The only truth, the only answer is the middle path. The one that says you can have it all. The one that says – OK, my turn. The one that says – It is what it is, and I am what I am. The one that says – Whether you believe you can, or you can’t, your right.

    Anyway dude, since your in PA I can’t be your New Garrus in life.

    But I didn’t start chatting you up again just because you could help me with my writing. I also happen to like reading your blog. Now… Get back out there, and tell life you don’t care what it does any more.

    One last word of inspiration – I was with my Wife getting her another piercing…

    The guy at the tatoo place was talking tough guy stuff with me, and somehow it got into how I’m the type that would rather die on his feet than on his knees.

    And he was like fuck yeah Bro.

    “Like you know that movie Deep impact? At the end when the chick and her dad face the tidal wave and die?”

    And I’m like “Yeah… ?”

    And he’s like:

    “If that was me, I’d fucking punch that fucking wave as hard as I could…”

    I nearly shit my pants laughing. Because I know what he means.

    You go out there now Dave and you punch that fucking tidal wave right in its balls and even though it’s still going to probably wash you away – you go out knowing you didn’t just let life drown you. You went out fighting.

    OK… OK, hope I didn’t make it worse.

    But if you need to talk, just hit me up.

  2. That reminds me of the gag reel at the end of Jade Empire: “I recall your earliest lessons. You fell from a thousand feet during the Walk of Death, which alone was odd enough at your age, but doing short work of the Walk of Maiming, and the Walk of Intense Discomfort, and tore your head clean off. I comforted you – well, your head – saying you could just walk it off, because, you know, the cut was clean, and then you would punch a mountain! In space!”

    On a serious note, though – thank you. I guess you could say that I’ve definitely been skirting the ascetic path without really realizing it as a response to the shit I’ve dealt with, but I’ve definitely been struggling with throwing that off and going back to living a normal life again – or one as normal as possible for someone with as diseased a mind as my own.

    It’s just a case of “easier said than done,” really. Knowing rationally that the way you’re living your life is doing more harm than good and taking the steps to change things for the better are two completely different things, but I’d like to think that I’m making progress. It’s slow, though – kind of like the endgame grind in Final Fantasy 7.

    Or maybe it’s more like the chocobo breeding. Which one has more giant chickens fucking?

    • “On a serious note, though – thank you. I guess you could say that I’ve definitely been skirting the ascetic path without really realizing it as a response to the shit I’ve dealt with, but I’ve definitely been struggling with throwing that off and going back to living a normal life again – or one as normal as possible for someone with as diseased a mind as my own.”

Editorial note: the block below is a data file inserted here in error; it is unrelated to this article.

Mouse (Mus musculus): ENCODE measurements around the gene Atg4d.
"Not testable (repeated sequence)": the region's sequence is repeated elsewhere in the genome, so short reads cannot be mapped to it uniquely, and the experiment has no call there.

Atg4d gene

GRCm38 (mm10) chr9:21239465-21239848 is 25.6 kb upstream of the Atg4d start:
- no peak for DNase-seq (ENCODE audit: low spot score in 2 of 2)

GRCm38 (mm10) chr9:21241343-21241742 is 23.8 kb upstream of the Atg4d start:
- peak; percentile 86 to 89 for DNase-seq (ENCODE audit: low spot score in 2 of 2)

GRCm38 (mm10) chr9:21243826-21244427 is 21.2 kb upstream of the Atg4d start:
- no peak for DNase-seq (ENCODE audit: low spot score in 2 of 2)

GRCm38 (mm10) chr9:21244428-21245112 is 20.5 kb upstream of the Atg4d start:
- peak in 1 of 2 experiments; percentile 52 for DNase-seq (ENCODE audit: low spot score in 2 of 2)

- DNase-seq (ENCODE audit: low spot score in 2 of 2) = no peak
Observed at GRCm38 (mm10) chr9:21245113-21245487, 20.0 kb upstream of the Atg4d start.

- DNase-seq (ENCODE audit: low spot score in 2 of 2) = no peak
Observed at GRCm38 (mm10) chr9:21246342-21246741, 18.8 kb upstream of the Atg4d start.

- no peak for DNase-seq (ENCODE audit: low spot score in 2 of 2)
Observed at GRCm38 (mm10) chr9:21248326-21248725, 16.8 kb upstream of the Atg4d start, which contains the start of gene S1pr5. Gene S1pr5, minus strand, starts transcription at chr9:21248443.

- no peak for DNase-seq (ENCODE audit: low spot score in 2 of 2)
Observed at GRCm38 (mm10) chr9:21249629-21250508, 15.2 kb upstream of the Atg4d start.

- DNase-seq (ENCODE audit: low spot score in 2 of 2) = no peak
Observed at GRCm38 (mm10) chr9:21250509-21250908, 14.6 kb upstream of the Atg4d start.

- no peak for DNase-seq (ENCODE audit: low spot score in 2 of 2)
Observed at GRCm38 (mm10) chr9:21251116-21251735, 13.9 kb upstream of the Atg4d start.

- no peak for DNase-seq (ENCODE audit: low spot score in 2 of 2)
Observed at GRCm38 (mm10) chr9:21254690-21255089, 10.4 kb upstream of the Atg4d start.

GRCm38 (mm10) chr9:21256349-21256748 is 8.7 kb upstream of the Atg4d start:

Again, try to assess for yourself what normal really means. Don’t expect life to be a certain way. Life is balance in all things. What I think I’m aiming at is the idea that even your pain and suffering is NORMAL.

      The life your in right now is NORMAL… What you NEED is not normalcy. It is BALANCE. Expecting life to return to normal is a source of further imbalance. Instead, seek balance and you will see that life is already normal for you.

      When a person feels fatigued all the time, it often means they need more exercise, not more rest.

      What balances your life is up to you to figure out. Maybe you need to feel anger instead of sorrow. Maybe you need to feel Sorrow instead of anger.

      The good news is, balance seeks itself in the world, like water seeking it’s own level. If you allow things to happen, life has a way of balancing itself over time. You can either help it along, or leave it alone.

      Start small, learn to find the pleasures in the little things. Capture a lightning bug and watch it blink. learn to cook something simple and new, or better than ever before. Spend a day just walking around looking at nature. Take up a new hobby.

      Work your way up from there…

      Things only sound easier said than done because we assume some things in life are not hard. We forget that nothing in the world is easy, even breathing required a great effort on the part of your body to achieve. Just because it seemed easy to say something, doesn’t mean that the cells in your body didn’t have to move mountains to accomplish it.

      The hardest things in life require two or three things to be made possible.

      1: Don’t try to fit a square peg in a round hole. It is possible but only through great pain and the loss of perfectly good corners. A Blood cell cannot be a brain cell, but by being the best blood cell it can be, the brain cell is nourished with oxygen which in turn makes a smarter healthier mind, which in turn makes a healthier body, which in turn makes a healthier blood cell.

      2: Time – Taking small steps. Learning to crawl before walking and running. Climbing out of the hole before filling it in with the foundation of a new house. Painting a picture only happens by stroking the brush countless times. The only way an artist can finish the painting is to never count the strokes. Likewise, don’t count the hardships in your path.

      3: The will to accept defeat and error as a part of life and try again. There is a reason the backspace key on a keyboard is one of the biggest keys on the keyboard. There is a reason that there are erasers even on some pens. There is a reason cars have brakes, and guns have safeties.

      OK, I’ll stop pontificating now.

      Glad I could be of some help.

  3. Pingback: First world problems. « Amateur Professional